In the acting world, there are a few deeply coveted roles that allow thespians to indulge every impulse that caused them to mount the stage and deploy the full complement of their Yale M.F.A. shtick. In short, these roles place their occupant at the cosmically ordained center of attention for a minimum of two hours.

Shakespeare wrote most of these plum assignments: Hamlet, Macbeth (Lady and Mr.), Romeo, and Juliet. But there are others: Annie, Willy Loman, Medea. And the list includes generic characters instantly recognizable to every moviegoer: the alcoholic, depressed, but pride-filled middle-aged woman; the quiet, crippled, and exceptionally stubborn yet romantic man; the sick/terminally ill mother/father who is trying to hold the family together despite the fact that they are getting divorced/have a gambling problem/are living in 1941 Poland. You know the type. But topping the list of Hollywood's "It" roles has always been the Devil.

Old Scratch has a long and storied history in the cinema, dating back to 1899 when Georges Méliès played him in the silent French short "Le Diable au convent." Edward Connelly gave him his American debut in the title role of "The Devil" in 1915, and Ray Corrigan gave him voice for the first time in the 1935 talkie version of "Dante's Inferno."

In the years since, many a great actor has taken up the pitchfork and horns. Some you'd expect, like Claude Raines, Vincent Price, Al Pacino, Gabriel Byrne, George C. Scott, Max von Sydow, and Robert Goulet. Others you wouldn't, like Alan Cumming, David Alan Grier, George Burns, Mickey Rooney, and John Ritter.

In the new movie "Bedazzled," Harold Ramis gives us perhaps the most inspired casting of Lucifer yet: Elizabeth Hurley. An English-speaking actress has been marked with 666 only once before, according to unscientific research (porn ingénue Traci Lords tried it in "New Wave Hookers" in 1985), but minutes into Hurley's performance it becomes obvious that she is the real Slim Shady. Her Satan is wicked and knowing, and so much fun, that all sorts of questions about the great beyond come clear. Of course Satan is a supermodel! Of course Satan has a snotty British accent! So perfectly does Hurley fit the role, the seasoned moviegoer might even doubt if she is truly acting: Could the unexplainable success of Hurley's former boyfriend Hugh Grant have a whiff of brimstone about it?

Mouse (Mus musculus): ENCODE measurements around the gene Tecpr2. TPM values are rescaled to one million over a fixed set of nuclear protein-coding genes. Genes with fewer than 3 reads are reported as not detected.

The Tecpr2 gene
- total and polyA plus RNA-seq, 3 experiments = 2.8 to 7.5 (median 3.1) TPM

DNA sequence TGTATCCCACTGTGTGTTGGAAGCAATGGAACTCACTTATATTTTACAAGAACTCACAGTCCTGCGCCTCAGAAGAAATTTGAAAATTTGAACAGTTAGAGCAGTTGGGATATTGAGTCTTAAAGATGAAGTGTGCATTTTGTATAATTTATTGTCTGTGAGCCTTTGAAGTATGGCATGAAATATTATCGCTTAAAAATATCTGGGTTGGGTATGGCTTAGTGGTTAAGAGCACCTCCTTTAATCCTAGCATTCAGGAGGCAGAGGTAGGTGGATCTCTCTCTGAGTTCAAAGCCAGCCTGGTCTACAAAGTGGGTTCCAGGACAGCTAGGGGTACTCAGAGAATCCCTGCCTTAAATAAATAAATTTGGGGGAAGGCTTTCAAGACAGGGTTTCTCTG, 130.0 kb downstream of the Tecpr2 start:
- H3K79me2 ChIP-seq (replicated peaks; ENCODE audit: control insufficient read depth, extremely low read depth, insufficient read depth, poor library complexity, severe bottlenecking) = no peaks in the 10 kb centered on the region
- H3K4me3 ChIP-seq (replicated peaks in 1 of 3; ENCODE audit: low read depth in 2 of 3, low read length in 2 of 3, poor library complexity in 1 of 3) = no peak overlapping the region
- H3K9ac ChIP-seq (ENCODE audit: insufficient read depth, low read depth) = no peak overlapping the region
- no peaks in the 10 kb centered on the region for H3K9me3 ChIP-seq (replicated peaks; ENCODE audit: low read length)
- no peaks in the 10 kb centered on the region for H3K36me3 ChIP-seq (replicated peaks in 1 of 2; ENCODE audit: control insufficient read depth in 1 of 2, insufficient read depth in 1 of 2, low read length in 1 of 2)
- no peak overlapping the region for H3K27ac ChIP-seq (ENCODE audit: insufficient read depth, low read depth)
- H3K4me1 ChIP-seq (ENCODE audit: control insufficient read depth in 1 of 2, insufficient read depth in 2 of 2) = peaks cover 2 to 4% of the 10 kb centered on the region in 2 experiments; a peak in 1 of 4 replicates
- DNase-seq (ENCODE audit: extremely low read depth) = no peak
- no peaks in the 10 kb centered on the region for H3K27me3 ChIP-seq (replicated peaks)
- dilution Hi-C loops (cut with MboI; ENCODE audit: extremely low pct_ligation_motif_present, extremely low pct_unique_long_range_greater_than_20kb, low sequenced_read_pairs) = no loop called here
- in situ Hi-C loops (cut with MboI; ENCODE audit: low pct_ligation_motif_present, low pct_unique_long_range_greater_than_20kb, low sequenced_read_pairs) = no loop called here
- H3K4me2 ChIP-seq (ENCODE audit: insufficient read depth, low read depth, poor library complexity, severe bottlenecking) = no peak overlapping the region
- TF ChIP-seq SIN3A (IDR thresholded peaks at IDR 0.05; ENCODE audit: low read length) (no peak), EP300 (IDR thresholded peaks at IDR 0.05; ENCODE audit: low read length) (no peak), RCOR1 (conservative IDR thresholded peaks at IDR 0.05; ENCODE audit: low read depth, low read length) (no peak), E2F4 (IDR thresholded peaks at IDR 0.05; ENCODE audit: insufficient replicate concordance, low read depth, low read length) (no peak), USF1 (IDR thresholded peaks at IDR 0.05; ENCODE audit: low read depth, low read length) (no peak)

A remake of the 1967 Peter Cook-Dudley Moore cult classic "Bedazzled" is also the third film about the Devil to be released in the last month ("The Exorcist" and "Lost Souls" came out recently, and Adam Sandler's "Little Nicky" is due in early November). The movie begins with semi-lovable schlump Elliot Richards (played by Brendan Fraser) who is trapped in a lame tech-support job. Elliott is overeager and awkward and obnoxious all at once. He has no real friends and is helplessly crushing on cute co-worker Allison (Frances O'Connor from the excellent Aussie-noir "Kiss or Kill").

One night, Elliot mutters that he would give anything to be with Allison; enter Hurley. She offers Elliot the standard Faustian deal, his soul in exchange for seven wishes. Stupid in addition to being awkward and overeager, Elliot is shocked--shocked!--when his wishes don't work out the way he intended.

Writer-director Ramis, the creator of some truly fantastic comedies such as "Caddyshack," "Stripes," and "Ghostbusters," loses his footing in "Bedazzled." His throwaway gags are quite funny. The Devil claims to have offices in "Purgatory, Hell, and Los Angeles." At one point, Hurley, posing as a meter maid, merrily snaps her fingers at parking meters, causing them to expire so that she can write tickets.

But the movie's big schemes fall flat. Every time Elliot makes a wish, it's obvious what will go wrong. And ultimately, the movie ends stuck in sap, with Elliot telling the Devil, "To tell you the truth, you're the best friend I ever had." At its worst, "Bedazzled" feels like a Very Special Episode of "Sabrina, the Teenage Witch."

Good writing often saves bad casting, but in "Bedazzled" the converse is nearly true. Hurley almost rescues the movie with her inspired preening, slinking, and pouting. At one point, Hurley snaps, "You would think that meeting the Devil would be interesting enough, but no, everyone wants to know about [God]. Like He's so bloody fascinating." Some actresses act with their eyes (Meryl Streep) or their hands (Julianne Moore). Elizabeth Hurley acts with her cheekbones.

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